Kutz Bridge Rehabilitation - Structure No. 3400-032P
The Kutz Bridge first known as the Independence Avenue Bridge was constructed in 1942 - finished in 1943. Kutz Bridge is listed on NR as a contributing element of the East & West Potomac Parks Historic District (1973). The existing guardrails were added in 1960's.
The project includes: (1) Milling the existing asphalt, patching the underlying concrete where needed and then overlaying with new asphalt; (2) Replacing the existing concrete curbing on both approaches to the bridge with granite to comply with the District's 14th Streetscape Plan; (3) Re-stripping vehicle travel lanes to 10 ft.; (4) Widening the south sidewalk to meet ADA requirements and to improve safety; (5) Removing, sand blasting and repainting the existing lamp posts and replacing the existing lamps with energy efficient LED lamps; (6) Removing and replacing existing guardrail in-kind (similar look and material); (7) Repairing existing stone work by repointing of the stone; (8) Repairing erosion at both ends of the bridge and (9) Repairing some steel superstructure.
Construction is expected to take place during spring of 2014. During construction three lanes of traffic will be open during morning rush hours, two lanes will remain open for the rest of the day until 7 p.m. and a single lane will remain open to traffic from 7 p.m. until the beginning of rush hour.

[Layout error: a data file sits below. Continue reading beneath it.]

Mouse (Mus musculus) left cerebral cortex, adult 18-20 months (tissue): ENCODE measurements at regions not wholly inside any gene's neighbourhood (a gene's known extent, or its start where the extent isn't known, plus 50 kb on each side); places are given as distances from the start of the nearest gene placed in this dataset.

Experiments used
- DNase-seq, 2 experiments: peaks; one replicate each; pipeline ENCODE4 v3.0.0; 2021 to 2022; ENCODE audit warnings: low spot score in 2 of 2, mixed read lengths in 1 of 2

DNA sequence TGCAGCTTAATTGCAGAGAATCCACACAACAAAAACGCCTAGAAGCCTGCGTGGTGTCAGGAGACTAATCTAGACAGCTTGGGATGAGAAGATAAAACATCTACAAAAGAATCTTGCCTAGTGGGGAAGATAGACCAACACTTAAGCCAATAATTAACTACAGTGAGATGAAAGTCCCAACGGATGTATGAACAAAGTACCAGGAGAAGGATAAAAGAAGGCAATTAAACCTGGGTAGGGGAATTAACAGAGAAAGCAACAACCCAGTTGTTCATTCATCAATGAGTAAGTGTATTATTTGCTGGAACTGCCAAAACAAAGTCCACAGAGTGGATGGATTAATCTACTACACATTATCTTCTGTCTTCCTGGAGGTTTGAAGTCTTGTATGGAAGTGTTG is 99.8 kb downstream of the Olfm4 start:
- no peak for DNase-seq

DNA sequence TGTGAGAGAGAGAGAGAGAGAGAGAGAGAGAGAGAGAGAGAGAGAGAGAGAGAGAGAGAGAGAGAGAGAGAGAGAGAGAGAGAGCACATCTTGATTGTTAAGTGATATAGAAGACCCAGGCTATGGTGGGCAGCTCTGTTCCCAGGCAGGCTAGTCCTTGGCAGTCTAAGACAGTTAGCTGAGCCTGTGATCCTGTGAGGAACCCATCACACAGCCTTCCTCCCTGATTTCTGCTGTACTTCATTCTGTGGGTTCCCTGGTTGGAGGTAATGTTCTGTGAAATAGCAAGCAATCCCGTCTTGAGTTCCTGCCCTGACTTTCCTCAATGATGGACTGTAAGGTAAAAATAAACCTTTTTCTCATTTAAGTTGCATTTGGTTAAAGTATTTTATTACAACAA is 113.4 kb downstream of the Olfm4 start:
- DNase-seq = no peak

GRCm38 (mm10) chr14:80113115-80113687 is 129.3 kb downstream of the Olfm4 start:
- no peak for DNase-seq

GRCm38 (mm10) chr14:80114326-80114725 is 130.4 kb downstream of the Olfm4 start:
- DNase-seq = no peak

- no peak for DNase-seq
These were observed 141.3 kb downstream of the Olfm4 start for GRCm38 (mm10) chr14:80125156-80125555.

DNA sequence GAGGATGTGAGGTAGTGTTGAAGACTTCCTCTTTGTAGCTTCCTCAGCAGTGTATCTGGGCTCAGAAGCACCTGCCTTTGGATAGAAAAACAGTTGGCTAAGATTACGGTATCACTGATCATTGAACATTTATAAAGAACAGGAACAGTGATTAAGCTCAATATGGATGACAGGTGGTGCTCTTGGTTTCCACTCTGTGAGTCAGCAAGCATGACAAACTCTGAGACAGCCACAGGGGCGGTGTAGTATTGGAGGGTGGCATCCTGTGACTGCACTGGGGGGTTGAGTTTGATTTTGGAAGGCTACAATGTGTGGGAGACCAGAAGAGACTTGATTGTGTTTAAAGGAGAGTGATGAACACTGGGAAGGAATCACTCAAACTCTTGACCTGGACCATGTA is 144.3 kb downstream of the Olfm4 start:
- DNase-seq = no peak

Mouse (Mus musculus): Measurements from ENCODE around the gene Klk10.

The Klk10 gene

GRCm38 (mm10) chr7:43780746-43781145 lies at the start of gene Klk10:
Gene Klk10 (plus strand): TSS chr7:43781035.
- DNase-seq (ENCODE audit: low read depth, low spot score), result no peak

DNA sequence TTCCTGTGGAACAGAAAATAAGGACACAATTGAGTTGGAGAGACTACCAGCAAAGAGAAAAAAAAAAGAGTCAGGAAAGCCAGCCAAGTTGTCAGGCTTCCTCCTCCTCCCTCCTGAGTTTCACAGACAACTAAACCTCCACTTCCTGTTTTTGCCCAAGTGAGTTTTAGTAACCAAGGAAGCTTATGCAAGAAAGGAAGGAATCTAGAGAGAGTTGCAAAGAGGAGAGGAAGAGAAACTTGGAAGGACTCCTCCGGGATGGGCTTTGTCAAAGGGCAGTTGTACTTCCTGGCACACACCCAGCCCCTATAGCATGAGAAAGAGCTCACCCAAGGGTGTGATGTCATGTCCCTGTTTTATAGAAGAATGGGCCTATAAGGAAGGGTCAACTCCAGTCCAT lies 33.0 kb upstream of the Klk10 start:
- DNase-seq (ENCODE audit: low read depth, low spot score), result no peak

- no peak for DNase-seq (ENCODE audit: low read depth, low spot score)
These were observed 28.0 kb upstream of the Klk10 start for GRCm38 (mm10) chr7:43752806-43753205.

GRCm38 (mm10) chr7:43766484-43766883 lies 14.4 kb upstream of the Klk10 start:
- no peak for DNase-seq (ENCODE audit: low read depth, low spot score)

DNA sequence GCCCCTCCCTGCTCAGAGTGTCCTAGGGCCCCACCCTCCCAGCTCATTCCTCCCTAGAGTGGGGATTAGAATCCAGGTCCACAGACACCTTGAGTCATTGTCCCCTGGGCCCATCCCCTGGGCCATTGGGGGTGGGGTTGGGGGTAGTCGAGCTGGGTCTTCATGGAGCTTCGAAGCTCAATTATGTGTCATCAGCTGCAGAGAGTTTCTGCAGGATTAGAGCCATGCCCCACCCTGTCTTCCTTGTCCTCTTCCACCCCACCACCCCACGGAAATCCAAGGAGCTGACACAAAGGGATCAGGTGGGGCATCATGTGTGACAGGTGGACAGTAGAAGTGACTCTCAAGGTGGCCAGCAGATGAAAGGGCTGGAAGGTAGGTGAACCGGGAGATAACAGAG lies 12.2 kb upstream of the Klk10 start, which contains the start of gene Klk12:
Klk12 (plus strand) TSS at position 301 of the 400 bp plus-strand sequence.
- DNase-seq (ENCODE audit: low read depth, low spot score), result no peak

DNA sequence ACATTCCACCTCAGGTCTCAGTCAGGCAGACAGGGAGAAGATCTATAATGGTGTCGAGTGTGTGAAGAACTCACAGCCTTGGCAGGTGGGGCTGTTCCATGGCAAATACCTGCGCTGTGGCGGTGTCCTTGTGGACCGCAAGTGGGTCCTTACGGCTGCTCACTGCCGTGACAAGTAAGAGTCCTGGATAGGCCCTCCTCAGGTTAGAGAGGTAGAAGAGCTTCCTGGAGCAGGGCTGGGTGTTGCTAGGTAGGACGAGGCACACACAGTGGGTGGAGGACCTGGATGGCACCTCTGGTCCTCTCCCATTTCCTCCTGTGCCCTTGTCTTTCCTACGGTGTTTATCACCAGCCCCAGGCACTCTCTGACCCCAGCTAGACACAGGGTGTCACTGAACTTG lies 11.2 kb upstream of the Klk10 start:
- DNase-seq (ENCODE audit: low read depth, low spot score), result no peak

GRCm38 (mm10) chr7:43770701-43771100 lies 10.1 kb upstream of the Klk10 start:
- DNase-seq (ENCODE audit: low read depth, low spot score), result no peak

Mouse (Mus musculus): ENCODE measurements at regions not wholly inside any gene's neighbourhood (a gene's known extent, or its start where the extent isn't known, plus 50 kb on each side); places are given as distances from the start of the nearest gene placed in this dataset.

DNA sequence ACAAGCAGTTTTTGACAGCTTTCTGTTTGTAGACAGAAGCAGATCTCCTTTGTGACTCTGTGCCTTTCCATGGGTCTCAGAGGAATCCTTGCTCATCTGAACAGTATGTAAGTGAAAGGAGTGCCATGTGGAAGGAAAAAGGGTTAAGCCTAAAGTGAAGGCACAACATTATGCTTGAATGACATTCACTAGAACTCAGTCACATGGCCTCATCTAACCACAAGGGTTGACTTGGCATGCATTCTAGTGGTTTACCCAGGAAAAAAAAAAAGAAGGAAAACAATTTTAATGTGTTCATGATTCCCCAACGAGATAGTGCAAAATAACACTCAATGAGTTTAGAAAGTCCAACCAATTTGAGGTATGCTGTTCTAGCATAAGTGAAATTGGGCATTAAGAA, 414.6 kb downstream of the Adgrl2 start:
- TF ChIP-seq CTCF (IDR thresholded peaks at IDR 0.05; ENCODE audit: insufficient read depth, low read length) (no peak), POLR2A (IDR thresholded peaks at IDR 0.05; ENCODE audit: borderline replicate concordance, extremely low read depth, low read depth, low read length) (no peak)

Kristen Hamilton FAX 202-426-0099
The National Park Service (NPS), in partnership with the Eastern Federal Lands Highway Department (EFLHD), proposes to rehabilitate Kutz Bridge, which is managed by NPS. The Kutz Bridge carries the eastbound leg of Independence Ave. S.W. over the tidal basin & is located in West Potomac Park, in Washington D.C. Vehicle and pedestrian usage of this road has risen heavily in the last five years. This bridge is located on one of the main routes into Washington D.C. and is heavily used by commuters, visitors, tour buses and trams. The purpose of the project is to rehabilitation the structure to address needed maintenance issues and to widen the bridge's south sidewalk to meet Americans with Disabilities Act (ADA) requirements and to increase safety for pedestrians and bicyclist using the bridge. The completion of this project and continued maintenance would result in a useful life expectancy of approximately 25-30 years.